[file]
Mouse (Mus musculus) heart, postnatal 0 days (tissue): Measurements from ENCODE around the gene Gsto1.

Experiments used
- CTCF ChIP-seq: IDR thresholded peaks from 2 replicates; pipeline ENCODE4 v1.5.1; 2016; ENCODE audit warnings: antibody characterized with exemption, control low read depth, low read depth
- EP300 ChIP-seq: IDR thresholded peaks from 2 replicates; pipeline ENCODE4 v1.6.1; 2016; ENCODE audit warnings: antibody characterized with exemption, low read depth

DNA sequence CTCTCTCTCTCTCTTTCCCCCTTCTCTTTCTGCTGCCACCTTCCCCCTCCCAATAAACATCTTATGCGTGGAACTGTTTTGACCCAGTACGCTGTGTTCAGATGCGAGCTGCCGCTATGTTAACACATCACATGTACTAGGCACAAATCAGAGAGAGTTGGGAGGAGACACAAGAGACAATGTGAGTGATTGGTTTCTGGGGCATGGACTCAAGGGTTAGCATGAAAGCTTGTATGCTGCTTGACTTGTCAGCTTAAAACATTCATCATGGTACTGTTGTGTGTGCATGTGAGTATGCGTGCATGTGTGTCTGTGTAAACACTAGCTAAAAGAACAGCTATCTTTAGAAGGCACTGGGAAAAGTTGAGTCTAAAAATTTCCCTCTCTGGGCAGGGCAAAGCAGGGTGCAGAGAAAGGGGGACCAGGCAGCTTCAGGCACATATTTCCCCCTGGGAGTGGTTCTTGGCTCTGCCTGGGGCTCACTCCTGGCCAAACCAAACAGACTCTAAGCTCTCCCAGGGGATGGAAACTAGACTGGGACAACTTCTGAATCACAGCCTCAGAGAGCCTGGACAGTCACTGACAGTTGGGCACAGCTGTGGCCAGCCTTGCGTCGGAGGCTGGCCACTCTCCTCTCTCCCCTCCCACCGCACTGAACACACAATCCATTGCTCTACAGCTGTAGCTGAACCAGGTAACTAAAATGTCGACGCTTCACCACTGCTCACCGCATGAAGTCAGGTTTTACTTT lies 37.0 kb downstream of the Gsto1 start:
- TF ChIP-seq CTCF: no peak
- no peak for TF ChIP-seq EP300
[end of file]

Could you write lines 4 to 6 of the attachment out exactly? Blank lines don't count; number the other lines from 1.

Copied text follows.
- EP300 ChIP-seq: IDR thresholded peaks from 2 replicates; pipeline ENCODE4 v1.6.1; 2016; ENCODE audit warnings: antibody characterized with exemption, low read depth

DNA sequence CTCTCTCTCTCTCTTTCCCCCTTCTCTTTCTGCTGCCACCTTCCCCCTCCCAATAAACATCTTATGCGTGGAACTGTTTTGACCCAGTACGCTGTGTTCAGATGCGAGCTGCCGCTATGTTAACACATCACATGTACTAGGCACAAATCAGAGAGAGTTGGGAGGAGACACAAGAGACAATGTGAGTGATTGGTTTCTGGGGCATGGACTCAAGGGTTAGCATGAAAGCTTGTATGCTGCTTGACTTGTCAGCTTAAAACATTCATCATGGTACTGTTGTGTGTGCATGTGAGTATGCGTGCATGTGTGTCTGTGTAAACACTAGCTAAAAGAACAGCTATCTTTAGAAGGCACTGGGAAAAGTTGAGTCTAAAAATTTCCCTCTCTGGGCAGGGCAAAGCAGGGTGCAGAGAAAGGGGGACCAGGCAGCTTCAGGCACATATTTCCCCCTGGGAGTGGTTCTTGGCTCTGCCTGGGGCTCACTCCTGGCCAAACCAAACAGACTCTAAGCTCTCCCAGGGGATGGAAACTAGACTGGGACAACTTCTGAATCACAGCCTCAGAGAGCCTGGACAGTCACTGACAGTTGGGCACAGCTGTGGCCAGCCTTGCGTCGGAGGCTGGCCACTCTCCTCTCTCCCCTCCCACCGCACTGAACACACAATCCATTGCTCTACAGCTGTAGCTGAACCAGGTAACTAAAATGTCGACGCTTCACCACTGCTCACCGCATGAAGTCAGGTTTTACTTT lies 37.0 kb downstream of the Gsto1 start:
- TF ChIP-seq CTCF: no peak